Evidently Savio's "protest" across the nation is falling flat. What has he left in his wake at this university? Faculty members on both sides of the issue have threatened to resign. An unresolvable dilemma has been raised. Recruitment of new faculty, with the situation at such a crucial stage, is impossible. Democratic ideals have been flaunted in the name of democracy and threats of continuing these flaunts have been made. A Latin-American style of government is being initiated --stability is fighting against instability.

At Penn State, where Savio spoke, university President Walker said that the FBI had informed him last March that there would be "an organized attempt, using bogus students and bogus faculty members, to divert the energies of students into channels embarrassing to our universities." He further said that they would be using slogans like "Free Speech" to achieve their goals.

Whatever decision is made by the Regents must be accepted by the university, whether we agree with it or not. It is only when the legally constituted authority is recognized that the university can continue to function. It is only when the divisive tactics predicted last March are repudiated that the framework of law and order can prevail.

If the FSM refuses to abide by the decision of the Regents, it is their prerogative. But let them challenge this decision in the courts. Are they so afraid that their position is legally indefensible that they will refuse to do this? Or are they rallying students to revolt for revolution's sake?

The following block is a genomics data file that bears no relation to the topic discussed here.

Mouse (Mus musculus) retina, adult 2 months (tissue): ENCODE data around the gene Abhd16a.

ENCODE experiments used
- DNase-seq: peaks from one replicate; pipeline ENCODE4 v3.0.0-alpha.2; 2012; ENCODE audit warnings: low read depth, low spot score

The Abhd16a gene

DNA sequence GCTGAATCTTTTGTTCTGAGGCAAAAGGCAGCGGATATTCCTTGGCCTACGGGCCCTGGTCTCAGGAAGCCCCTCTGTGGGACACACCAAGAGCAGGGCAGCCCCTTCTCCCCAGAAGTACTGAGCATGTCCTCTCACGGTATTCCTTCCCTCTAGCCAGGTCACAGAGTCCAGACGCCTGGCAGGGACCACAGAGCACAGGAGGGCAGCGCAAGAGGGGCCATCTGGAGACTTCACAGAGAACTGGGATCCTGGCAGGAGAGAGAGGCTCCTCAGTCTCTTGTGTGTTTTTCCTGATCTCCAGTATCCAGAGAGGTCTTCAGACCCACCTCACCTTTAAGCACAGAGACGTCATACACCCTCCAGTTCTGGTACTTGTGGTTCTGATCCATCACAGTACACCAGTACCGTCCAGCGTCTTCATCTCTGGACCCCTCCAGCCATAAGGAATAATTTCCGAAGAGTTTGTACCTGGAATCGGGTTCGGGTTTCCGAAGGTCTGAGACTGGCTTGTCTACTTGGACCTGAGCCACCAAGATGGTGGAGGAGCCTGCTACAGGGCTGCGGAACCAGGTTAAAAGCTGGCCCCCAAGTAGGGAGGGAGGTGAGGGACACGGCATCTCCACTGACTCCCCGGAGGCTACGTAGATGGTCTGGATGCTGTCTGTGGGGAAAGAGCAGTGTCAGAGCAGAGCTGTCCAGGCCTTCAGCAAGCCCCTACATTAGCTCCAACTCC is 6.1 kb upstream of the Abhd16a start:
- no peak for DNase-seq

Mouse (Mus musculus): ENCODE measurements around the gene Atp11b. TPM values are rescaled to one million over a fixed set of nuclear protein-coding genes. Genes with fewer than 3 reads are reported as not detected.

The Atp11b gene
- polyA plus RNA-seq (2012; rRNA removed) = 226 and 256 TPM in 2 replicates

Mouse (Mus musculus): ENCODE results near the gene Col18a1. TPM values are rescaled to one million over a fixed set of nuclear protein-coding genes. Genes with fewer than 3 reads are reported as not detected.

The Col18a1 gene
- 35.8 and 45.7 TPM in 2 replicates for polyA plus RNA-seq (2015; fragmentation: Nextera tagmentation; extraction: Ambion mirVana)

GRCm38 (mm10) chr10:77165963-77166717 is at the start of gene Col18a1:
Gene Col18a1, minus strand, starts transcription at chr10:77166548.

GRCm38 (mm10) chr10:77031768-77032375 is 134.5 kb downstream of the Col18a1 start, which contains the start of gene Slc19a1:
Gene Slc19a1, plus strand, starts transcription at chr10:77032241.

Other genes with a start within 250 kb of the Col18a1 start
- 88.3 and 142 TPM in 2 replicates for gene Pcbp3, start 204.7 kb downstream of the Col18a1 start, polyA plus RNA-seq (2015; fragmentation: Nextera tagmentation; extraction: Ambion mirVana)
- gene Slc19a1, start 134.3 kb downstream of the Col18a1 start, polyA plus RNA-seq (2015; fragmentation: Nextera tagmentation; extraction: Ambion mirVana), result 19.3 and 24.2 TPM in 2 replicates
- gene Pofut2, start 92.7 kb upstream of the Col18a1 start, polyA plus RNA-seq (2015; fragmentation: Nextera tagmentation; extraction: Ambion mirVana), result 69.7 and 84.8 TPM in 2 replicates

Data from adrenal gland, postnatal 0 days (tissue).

What is the position of FSM? Why are its leaders turning to the nation in an attempt to heap discredit upon the university? Why do they refuse so categorically to follow the judicial processes on which America was founded? When will they be satisfied? Where will their putsch end?




Leaflet, December 17, 1964.

USLO does not advocate either the acceptance or the rejection of the Academic Senate proposal. We continue to publish for one principal reason: we firmly believe that the Regents will not, in fact, accept the proposal in its entirety. The reasons behind our belief are, in part:

1. There is no reason for this governing body to abdicate any of its power. It would if it accepted the proposal.

2. In light of past decisions of the Regents, we feel that they will continue to maintain the balance of its power as the final controlling body over this university.

3. In a recent court decision, Wilkenson vs. Ohio State University, the court maintained that it was not only the right, but the responsibility of the president to regulate student activity both on and off campus, and that the president had the right to regulate THE CONTENT OF SPEECHES ON THE CAMPUS.

Assuming then, that the Regents do reject or at least defer the proposal, or any part of the proposal, WHAT WILL BE THE FSM's COURSE OF ACTION? We believe that renewed demonstrations and strikes will occur in an attempt to completely "bring the wheels to a grinding halt."

It must be emphasized that each and every student who supports or honors future FSM demonstrations and/or strikes will have to realize his responsibility for the probable consequence: legislative control of the University of California. The public at large feel that they have an investment to protect here, and that they cannot permit chaos to prevail.

The immediate goals of the FSM are exemplified in the five points of the Academic Senate proposal. Many responsible and dedicated people have worked, and continue to work, to achieve these points through peaceful negotiation. Don't be led into believing that strikes and demonstrations are the ONLY solution.

The ends do not justify the means, especially in regard to the ends and means now in question upon this campus.

A little foresight should reveal that a future strike, or any other disruptive action on this campus, will completely destroy any hope of attainment of these goals.

We submit, for the benefit of all, that the Regents' decision be accepted. Further action must be limited to the courts and other legal bodies.